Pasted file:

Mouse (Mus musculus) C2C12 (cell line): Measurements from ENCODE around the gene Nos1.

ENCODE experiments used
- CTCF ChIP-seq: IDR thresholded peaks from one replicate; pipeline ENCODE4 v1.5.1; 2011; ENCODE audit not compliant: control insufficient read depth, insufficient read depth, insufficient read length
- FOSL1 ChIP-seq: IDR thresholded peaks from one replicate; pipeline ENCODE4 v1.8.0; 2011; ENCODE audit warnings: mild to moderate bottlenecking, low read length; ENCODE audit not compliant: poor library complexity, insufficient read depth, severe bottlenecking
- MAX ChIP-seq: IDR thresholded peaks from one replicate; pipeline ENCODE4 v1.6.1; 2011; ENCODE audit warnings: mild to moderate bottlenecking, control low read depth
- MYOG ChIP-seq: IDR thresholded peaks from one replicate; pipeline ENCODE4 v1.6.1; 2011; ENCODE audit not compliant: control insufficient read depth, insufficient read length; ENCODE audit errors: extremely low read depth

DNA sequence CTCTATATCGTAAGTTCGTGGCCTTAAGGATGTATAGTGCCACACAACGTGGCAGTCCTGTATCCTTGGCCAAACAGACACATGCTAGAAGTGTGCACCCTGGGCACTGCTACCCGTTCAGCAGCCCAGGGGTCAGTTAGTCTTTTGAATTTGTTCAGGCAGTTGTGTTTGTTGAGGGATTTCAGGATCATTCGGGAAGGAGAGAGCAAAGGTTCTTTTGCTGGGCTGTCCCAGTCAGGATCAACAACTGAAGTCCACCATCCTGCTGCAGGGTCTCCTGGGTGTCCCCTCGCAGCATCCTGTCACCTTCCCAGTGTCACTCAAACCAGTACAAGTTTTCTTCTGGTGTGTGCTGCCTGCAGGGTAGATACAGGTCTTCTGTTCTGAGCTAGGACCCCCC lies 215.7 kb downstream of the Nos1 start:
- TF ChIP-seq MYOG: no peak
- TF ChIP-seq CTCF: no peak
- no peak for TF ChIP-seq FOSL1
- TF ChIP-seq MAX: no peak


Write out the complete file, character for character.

Mouse (Mus musculus) C2C12 (cell line): Measurements from ENCODE around the gene Nos1.

ENCODE experiments used
- CTCF ChIP-seq: IDR thresholded peaks from one replicate; pipeline ENCODE4 v1.5.1; 2011; ENCODE audit not compliant: control insufficient read depth, insufficient read depth, insufficient read length
- FOSL1 ChIP-seq: IDR thresholded peaks from one replicate; pipeline ENCODE4 v1.8.0; 2011; ENCODE audit warnings: mild to moderate bottlenecking, low read length; ENCODE audit not compliant: poor library complexity, insufficient read depth, severe bottlenecking
- MAX ChIP-seq: IDR thresholded peaks from one replicate; pipeline ENCODE4 v1.6.1; 2011; ENCODE audit warnings: mild to moderate bottlenecking, control low read depth
- MYOG ChIP-seq: IDR thresholded peaks from one replicate; pipeline ENCODE4 v1.6.1; 2011; ENCODE audit not compliant: control insufficient read depth, insufficient read length; ENCODE audit errors: extremely low read depth

DNA sequence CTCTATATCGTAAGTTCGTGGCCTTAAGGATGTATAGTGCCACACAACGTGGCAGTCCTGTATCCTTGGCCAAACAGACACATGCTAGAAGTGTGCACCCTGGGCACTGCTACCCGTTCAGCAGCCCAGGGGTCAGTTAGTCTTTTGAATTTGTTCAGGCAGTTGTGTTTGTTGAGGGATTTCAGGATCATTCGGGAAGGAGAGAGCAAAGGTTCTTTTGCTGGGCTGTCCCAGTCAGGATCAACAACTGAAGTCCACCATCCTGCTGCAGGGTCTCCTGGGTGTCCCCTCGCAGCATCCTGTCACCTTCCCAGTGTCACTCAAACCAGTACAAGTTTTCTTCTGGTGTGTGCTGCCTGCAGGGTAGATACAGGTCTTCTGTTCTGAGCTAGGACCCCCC lies 215.7 kb downstream of the Nos1 start:
- TF ChIP-seq MYOG: no peak
- TF ChIP-seq CTCF: no peak
- no peak for TF ChIP-seq FOSL1
- TF ChIP-seq MAX: no peak